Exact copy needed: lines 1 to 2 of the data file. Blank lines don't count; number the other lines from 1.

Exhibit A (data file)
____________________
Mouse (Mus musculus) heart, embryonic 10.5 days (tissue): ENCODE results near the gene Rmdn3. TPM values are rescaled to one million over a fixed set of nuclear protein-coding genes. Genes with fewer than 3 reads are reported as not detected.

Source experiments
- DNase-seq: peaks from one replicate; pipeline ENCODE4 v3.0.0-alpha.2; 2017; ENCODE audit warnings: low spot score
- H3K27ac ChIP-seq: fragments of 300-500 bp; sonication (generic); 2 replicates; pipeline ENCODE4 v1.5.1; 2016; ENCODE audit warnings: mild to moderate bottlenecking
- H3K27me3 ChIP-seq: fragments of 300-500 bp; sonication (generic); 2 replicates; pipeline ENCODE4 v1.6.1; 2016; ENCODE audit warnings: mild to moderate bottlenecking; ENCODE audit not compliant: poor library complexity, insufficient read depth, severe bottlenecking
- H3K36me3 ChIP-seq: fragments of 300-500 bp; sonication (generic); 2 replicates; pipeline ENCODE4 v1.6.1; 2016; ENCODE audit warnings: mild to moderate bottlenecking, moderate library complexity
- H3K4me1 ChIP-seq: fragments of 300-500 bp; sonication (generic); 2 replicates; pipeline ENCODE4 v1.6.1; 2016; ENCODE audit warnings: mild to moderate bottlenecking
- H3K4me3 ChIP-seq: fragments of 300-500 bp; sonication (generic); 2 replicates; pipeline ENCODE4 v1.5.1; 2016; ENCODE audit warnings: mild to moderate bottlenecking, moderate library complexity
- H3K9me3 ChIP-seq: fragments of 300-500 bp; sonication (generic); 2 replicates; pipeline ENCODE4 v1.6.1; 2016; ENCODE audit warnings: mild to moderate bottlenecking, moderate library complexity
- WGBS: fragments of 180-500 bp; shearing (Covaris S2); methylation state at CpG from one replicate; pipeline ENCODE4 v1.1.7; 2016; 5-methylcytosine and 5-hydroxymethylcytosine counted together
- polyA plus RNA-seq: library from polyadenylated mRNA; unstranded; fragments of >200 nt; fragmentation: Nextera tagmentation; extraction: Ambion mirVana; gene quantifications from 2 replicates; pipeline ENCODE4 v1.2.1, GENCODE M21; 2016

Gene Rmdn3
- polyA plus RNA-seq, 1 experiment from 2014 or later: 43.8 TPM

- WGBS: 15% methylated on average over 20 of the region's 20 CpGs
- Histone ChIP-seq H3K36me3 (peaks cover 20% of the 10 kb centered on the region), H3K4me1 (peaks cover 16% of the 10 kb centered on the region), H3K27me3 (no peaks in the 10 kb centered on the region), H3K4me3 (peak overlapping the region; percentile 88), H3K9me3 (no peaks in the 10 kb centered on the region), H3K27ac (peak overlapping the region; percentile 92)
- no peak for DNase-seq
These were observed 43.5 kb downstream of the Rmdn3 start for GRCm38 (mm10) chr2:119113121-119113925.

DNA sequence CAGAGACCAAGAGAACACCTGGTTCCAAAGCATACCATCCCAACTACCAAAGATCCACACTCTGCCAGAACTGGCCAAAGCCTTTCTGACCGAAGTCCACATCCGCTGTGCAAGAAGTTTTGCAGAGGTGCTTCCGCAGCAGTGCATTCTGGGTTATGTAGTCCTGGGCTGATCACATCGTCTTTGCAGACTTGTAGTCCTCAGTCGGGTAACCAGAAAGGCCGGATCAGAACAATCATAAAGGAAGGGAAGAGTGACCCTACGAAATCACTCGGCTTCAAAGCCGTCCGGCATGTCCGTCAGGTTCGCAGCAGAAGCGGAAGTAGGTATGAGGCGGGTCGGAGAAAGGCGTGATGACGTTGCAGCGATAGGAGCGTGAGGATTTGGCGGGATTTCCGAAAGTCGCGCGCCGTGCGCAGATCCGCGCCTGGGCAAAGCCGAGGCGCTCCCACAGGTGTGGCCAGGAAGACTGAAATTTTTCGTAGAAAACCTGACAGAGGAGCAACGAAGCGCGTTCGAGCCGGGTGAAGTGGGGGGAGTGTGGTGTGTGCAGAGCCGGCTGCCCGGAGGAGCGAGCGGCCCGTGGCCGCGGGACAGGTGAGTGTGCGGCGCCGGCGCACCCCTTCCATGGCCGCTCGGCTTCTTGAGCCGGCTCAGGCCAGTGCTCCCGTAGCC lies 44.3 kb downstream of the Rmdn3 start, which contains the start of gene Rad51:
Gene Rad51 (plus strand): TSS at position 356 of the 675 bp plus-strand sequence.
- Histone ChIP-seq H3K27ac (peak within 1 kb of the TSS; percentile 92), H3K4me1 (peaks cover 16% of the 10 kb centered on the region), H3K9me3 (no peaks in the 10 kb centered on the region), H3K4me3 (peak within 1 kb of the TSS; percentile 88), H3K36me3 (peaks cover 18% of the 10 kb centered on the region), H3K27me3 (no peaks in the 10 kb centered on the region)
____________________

Mouse (Mus musculus) heart, embryonic 10.5 days (tissue): ENCODE results near the gene Rmdn3. TPM values are rescaled to one million over a fixed set of nuclear protein-coding genes. Genes with fewer than 3 reads are reported as not detected.

Source experiments